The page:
Warrior Insider: If I could redo my first year

By Wayne State CLAS Ambassador Em DeWolf

As a fourth-year student at Wayne State University, I have had a lot of time to reflect on how things have gone, what I could have done better and things I need to remember. My first semester officially at WSU was fall 2019. I was lucky enough to take classes before the COVID-19 pandemic began. Since I have been able to experience in-person and online classes as an on-campus and off-campus resident, I have a unique perspective on study skills and stress management.

Here is what I've learned!

Do Don't
Talk to your advisors. If you feel uncomfortable with who you've been assigned, you can set up appointments online with other advisors. As scary as it might seem, finding the right advisor for you as a person is key to feeling confident about your course selections. Refuse to ask for help. It took me failing three classes before I acknowledged that I needed help. Afterwards, I started seeing an on-campus counselor and spoke to SDS to get some help for exams, because I could rarely finish them on time. After that, I was able to take my exams in a stress-free environment for longer periods of time.
Attend lectures, even if it is not mandatory. In these classes, not taking attendance acts as a way for professors to start class quickly and for students to not be punished if they miss class. It is not because the lectures are not important. Only go on campus to attend classes or study. Wayne State has so much to offer in addition to classes. There are clubs, events, libraries, restaurants, social areas, various lounges and labs looking for student assistants.
Communicate with Student Disability Services (SDS) if you are struggling with mental or physical disabilities. This includes mental illnesses such as depression. You can receive accommodations for things such as lateness forgiveness or extended deadlines. For some of us, even getting ready for class can be exhausting. Eat your roommate's food. It's not worth it.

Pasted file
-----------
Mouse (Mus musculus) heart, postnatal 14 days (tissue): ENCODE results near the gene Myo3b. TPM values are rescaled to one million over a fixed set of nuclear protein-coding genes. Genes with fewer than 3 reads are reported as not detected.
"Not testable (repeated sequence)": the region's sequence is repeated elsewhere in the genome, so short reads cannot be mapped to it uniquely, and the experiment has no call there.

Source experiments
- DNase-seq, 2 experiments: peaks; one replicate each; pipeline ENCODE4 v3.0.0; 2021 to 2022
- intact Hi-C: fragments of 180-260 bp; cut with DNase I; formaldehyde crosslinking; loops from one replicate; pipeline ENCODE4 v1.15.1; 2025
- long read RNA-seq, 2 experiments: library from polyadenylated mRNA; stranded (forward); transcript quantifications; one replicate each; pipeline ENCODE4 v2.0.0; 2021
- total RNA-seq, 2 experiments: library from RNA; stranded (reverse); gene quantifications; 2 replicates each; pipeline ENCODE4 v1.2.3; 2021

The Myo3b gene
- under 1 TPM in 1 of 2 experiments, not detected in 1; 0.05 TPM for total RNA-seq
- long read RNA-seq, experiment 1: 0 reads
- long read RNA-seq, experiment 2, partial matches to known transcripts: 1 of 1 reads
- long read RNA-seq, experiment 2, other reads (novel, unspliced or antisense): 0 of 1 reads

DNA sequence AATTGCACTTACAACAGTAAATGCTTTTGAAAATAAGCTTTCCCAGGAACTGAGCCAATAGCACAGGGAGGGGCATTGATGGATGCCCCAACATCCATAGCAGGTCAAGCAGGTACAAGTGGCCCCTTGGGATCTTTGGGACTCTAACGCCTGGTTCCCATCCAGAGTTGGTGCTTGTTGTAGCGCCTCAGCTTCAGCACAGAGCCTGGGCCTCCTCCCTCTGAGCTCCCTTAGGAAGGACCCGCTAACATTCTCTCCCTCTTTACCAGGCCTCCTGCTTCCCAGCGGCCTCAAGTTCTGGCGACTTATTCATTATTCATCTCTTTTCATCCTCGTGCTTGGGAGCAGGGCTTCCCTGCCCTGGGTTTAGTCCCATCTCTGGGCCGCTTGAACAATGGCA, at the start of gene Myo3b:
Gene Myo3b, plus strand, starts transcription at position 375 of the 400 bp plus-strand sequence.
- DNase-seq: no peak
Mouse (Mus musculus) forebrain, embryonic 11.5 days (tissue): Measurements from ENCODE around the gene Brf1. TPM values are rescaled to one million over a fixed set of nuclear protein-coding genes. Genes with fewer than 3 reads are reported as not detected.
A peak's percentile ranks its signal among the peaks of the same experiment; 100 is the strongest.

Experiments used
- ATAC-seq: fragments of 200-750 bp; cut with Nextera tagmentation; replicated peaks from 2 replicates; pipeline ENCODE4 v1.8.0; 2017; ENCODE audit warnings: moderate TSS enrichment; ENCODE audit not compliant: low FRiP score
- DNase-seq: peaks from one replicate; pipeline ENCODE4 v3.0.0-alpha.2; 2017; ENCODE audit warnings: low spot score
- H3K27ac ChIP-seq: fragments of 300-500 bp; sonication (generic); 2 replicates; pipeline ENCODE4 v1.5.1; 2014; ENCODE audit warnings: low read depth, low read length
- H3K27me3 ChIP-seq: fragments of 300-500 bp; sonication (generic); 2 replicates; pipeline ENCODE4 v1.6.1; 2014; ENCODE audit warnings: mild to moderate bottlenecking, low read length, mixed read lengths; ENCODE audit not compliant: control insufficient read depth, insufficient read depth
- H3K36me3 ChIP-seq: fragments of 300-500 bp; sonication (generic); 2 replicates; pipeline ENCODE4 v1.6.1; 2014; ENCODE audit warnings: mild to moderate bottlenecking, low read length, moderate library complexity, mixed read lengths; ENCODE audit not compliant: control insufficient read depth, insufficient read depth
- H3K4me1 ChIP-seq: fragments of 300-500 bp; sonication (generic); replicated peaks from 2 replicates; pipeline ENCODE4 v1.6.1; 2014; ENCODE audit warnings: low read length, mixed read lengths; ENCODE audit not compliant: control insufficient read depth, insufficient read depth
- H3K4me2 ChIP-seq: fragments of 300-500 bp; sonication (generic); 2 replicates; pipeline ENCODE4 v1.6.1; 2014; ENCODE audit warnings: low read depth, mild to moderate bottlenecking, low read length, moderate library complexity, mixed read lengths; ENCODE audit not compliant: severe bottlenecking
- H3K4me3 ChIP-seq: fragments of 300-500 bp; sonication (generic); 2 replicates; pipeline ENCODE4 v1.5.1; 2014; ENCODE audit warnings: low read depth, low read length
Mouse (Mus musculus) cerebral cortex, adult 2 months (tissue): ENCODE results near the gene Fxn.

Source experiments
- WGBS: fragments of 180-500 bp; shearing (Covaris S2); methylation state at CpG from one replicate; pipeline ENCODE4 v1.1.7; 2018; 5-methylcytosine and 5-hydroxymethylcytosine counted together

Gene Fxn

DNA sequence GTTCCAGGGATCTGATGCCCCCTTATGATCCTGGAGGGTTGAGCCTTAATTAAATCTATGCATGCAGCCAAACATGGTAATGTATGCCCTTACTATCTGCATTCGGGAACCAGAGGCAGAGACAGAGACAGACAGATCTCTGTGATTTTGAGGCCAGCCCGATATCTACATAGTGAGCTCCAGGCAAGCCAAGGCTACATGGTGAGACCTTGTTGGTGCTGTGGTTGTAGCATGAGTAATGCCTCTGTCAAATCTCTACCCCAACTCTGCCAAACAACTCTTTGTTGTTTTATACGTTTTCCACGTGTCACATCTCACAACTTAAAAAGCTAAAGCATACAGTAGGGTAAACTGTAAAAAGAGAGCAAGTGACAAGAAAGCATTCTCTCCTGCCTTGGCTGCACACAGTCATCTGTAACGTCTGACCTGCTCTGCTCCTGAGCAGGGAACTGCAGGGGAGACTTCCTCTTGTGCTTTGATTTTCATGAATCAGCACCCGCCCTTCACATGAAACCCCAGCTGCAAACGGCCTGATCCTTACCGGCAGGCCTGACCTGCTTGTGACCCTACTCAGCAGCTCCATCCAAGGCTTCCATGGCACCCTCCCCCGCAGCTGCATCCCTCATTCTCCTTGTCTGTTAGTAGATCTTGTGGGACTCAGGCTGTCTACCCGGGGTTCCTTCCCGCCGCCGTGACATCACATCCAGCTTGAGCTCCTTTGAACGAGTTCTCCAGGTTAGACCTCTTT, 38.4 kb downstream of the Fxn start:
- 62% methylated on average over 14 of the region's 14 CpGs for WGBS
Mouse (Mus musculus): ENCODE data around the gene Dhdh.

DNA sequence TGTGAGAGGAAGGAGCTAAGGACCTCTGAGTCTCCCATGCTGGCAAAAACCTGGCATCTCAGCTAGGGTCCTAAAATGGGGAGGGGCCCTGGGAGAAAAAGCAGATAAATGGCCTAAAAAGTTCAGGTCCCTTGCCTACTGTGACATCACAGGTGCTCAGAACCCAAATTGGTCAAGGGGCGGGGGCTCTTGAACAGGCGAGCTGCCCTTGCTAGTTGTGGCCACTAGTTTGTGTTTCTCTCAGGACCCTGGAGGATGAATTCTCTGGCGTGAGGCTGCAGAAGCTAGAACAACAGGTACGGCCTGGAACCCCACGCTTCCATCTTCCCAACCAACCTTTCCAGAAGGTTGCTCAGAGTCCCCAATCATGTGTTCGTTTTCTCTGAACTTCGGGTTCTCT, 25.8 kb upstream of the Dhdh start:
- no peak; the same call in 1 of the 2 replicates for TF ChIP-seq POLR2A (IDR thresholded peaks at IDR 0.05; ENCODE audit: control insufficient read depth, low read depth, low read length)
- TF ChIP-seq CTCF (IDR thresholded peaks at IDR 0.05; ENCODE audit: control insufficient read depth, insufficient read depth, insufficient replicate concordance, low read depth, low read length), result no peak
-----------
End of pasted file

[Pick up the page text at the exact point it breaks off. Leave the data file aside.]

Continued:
Color coordinate your preferred organizational strategy. I just started doing that this year, and it has helped make classes that aren't that fun feel more fun. I've attached some pictures of my notes as examples. Fear your resident advisors (RA). They are very kind and have lots of great advice. If you do get into trouble, you and your RA can talk it out and find a common solution that does not involve on-record punishments.

Overall, everyone at Wayne State wants to help you succeed, and remember, everyone else is looking for friends, too. You've got this!

Some note-taking styles that have helped me in the past.

Image of Glossary abbreviation definitions

Professors tend to talk quickly, so it helps to abbreviate words, and you might not always have time to jot down definitions. That's why I use two or three subject notebooks so that I can make myself a "key" while I'm studying. By having them in their own section, it's easier to stay organized.

Example of Color coordinated notes

Colors and charts make your notes more interesting to look at, therefore more fun to write and easier to remember! Diagrams are also super helpful in order to see how different terms connect to each other. The second image is one form of a flow chart.

Example of typed notes

Some students like to type up their notes and then annotate them while studying. Everyone has different note-taking strategies, there is no right or wrong way to do them. Do whatever works for you. I hope my examples help!

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